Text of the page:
forever INTEGER DEFAULT  0,
 passive INTEGER DEFAULT 0
);
 
Notice this is kinda denormalized because I only have 36 spells in my game so I lumped things into one table, for easy querying at the start of the game. I ended up have 3 types of spells.
 
1. Target is Hostile
2. Target is Ally (friendly) for heal spells
3. No Target.
 
So obviously any Damaging spell needs to be type 1 because those spells require the user to be targeting an enemy.  Can be damage, or a stun, etc..  If I want a spell that heals or a buff that you must click on people i set that type to 2 in the database.  I also made a rule about type 2 spells.  If targeting noone or an enemy, the spell will still cast but the allied target will be yourself.  So you can self heal without having to click on your avatar/player etc...  Type3 is where any group spells came in to play.  No target is required, and it uses the range value in the database.  Again, another rule in my game was all type3 spells casted work on yourself.  So If I wanted a self buff I would make it range = -1.  
 
THen I had various flags for all the buffs I wanted:
 
Tick- calls the buff to do something every tick amount.  Lets say I have a power song that my Bard class can give to the group.  But i want it to chant every 5 sec so they have to stay near him.  This tick value is set to 5.  I set the type to 3, and the range to 20.  Now this is a group pulsing buff that will pulse every 5 sec, and i set the duration to 30, so if they leave the presence of the bard the buff will fall off in 30 sec.  Notice the bard spams the buff everytime because I will set the Forever flag to true (see below).
 
Amount - If type 1 spell this is used as a base number for damage.  If type2 I use this for healing amount.  If type3, depends on buff but could be stat increasing, torns amount, an HP/MP regen rate, etc....
 
Stun/Mez - Will this spell stun or mez the enemy.  Use Duration (in some formula of the game) to figure out how long.
 
Forever - This tells the buff to RECAST itself to the owner.  I used this for my bladeturn ability.  If bladeturn buff is on, then the next time you get hurt from an enemy, the attacks damage is reduced to 0. The buff comes off, but the Bard's bladeturn will reapply itself every (duration) secs.  That way you have to BE near a bard to get the benifits of the buff.  The buff will last until you logout, but it won't get reapplied unless you are near him.
 
Passive - This flag tells the game to ignore duration.  The buff will stay on forever.  I used this for buffs that increased stats.
 
cast_time - How long does it take to cast the spell.  Can be zero for instant cast spells
 
recast_time - How long till you can recast this spell. Can be Zero (but you shouldn't have cast time and recast time = zero or someone can cast a lot of spells in 1 sec!)
 
Things like amount and duration are actually base values that get thrown into a formula so the spell scales with INT and Level etc.....    Maybe this can help you out, but at least it shows one approach to spells.  Also, having all the datapoints in a database made it easy for me to give the game to my friends to play, and I can make quick database changes while attempting to balance, without having them redownload the game, or recompile it, etc.  So remember to try and avoid any hardcoded values in your source code.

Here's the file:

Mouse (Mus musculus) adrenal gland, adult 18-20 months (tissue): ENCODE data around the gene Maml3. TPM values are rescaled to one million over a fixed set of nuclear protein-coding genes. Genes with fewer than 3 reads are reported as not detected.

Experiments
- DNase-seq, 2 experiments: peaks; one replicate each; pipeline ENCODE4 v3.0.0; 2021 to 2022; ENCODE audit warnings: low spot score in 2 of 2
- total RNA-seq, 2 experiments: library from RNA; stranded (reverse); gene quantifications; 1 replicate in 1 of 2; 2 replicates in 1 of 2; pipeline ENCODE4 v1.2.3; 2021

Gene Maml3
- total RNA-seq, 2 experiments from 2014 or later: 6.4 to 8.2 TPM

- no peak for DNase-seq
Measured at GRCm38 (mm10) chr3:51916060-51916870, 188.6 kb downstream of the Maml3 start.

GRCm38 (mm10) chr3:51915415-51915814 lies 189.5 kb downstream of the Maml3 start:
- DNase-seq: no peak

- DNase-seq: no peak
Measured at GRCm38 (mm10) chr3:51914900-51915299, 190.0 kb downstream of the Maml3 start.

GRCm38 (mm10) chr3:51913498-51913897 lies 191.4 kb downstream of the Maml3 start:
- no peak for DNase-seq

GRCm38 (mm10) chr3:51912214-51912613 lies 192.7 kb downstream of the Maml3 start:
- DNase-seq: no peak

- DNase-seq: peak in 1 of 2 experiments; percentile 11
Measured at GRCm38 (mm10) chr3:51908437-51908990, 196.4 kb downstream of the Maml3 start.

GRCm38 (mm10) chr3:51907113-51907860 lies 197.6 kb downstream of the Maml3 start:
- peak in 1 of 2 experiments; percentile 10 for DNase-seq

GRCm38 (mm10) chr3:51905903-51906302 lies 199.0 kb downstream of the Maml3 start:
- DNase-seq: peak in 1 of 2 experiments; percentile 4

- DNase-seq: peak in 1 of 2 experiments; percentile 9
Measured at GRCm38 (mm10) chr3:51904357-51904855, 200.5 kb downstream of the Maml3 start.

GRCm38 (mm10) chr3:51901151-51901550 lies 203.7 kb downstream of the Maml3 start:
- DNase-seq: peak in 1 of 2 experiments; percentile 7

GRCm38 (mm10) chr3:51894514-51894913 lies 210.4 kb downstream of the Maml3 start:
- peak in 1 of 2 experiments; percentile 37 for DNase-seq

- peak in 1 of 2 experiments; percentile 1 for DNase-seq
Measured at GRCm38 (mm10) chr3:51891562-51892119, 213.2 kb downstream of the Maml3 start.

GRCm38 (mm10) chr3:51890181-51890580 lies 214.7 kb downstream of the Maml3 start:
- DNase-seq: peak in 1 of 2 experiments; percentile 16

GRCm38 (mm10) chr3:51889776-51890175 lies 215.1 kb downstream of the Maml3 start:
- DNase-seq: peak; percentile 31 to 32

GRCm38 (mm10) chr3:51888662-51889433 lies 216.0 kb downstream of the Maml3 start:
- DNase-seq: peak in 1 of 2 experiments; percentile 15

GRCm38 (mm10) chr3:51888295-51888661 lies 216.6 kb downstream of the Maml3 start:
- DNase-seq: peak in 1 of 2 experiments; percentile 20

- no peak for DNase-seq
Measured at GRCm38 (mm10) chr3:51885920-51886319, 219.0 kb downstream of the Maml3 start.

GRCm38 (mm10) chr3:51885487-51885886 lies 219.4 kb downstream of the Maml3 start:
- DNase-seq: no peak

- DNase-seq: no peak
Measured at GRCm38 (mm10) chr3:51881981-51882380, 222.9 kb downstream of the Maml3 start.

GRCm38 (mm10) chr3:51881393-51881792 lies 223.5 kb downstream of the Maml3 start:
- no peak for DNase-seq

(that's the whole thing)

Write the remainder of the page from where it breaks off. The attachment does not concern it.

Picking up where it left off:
#14 KnolanCross   Members   -  Reputation: 1369

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Posted 12 April 2013 - 10:33 AM

KnolanCross, I think you are confusing Python the language with cPython, _one_ implementation of the Python language.

 

Why? I do know the difference between the multiple implementations.

 

Can anyone point me where I am wrong? I just would like to know why people are giving me negative posts, I am not saying anything wrong in my posts, If I am, I want to know it.


Currently working on a scene editor for ORX (http://orx-project.org), using kivy (http://kivy.org).


#15 Herwin P   Members   -  Reputation: 645

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Posted 12 April 2013 - 10:37 AM

KnolanCross, I think you are confusing Python the language with cPython, _one_ implementation of the Python language.

So... it's fine to use Python for the server?

 

First, if you already have 42 tables, but haven't started coding yet, you're doing it wrong, in my opinion. You're also likely to run into surprises once you start using the database. Perhaps for the moment the best approach is to use your schema as a design guideline, but build the actual db from scratch, adding what you need as you go along. It's good to look ahead and try to anticipate, but don't try to look too far. smile.png

 

Actually I've designed it on my papers (a poorly-drawn schema with lines, squares, and pieces of script here and there). What I meant with writing the database class is putting those script pieces on that papers into text editor in files. I hope I can merge it right. Hmm... maybe I do it wrong indeed. XD

 

Second, are you using an ORM?

Yes, SQLAlchemy, but I'm still learning about it.

 

My favorite quote about this is, "Normalize until it hurts; denormalize until it works."

I like this. By the way, this sounds promising to me :

 

"Keep the logical design normalized, but allow the DBMS to store additional redundant information on disk to optimise query response."

 

But I don't know how to implement it with Python.

 

Learn to use a version control system, if you haven't already.

Oh I will! Please list the things I need to learn and throw it to me, sir. I really am eager to learn as much as possible. :)

 

I'll Show you my Buff table I used in my Database. I actually grouped spells as buffs so they had a type. (note statement is for a SQLITE3 database)

That's interesting. I will keep them in mind.